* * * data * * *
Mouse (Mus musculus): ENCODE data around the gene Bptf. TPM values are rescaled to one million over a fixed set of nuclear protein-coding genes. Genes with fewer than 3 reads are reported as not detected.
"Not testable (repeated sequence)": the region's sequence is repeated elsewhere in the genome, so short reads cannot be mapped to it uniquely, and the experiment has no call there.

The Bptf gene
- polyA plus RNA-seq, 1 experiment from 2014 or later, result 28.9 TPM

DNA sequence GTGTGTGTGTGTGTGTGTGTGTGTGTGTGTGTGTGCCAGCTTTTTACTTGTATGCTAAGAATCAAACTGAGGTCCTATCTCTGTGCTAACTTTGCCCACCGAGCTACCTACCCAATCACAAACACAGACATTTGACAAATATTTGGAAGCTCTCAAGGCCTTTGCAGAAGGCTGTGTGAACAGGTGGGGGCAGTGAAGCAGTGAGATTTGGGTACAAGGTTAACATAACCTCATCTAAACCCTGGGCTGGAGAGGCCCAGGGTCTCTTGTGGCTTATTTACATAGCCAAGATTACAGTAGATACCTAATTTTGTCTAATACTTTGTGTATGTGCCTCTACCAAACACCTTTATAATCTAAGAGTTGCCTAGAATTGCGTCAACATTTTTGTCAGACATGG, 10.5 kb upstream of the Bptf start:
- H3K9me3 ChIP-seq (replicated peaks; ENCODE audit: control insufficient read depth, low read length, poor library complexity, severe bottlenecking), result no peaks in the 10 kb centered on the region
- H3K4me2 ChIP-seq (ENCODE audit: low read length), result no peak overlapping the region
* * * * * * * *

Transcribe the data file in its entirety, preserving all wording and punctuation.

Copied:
Mouse (Mus musculus): ENCODE data around the gene Bptf. TPM values are rescaled to one million over a fixed set of nuclear protein-coding genes. Genes with fewer than 3 reads are reported as not detected.
"Not testable (repeated sequence)": the region's sequence is repeated elsewhere in the genome, so short reads cannot be mapped to it uniquely, and the experiment has no call there.

The Bptf gene
- polyA plus RNA-seq, 1 experiment from 2014 or later, result 28.9 TPM

DNA sequence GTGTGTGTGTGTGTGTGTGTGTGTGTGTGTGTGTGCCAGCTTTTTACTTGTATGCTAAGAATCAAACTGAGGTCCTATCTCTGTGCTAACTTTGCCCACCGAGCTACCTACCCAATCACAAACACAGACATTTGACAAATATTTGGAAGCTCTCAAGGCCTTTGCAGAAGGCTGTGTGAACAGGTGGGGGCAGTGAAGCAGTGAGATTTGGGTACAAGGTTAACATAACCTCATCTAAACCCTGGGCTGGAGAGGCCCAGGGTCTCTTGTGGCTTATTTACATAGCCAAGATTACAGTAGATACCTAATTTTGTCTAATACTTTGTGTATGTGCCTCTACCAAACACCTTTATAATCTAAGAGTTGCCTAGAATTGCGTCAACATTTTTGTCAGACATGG, 10.5 kb upstream of the Bptf start:
- H3K9me3 ChIP-seq (replicated peaks; ENCODE audit: control insufficient read depth, low read length, poor library complexity, severe bottlenecking), result no peaks in the 10 kb centered on the region
- H3K4me2 ChIP-seq (ENCODE audit: low read length), result no peak overlapping the region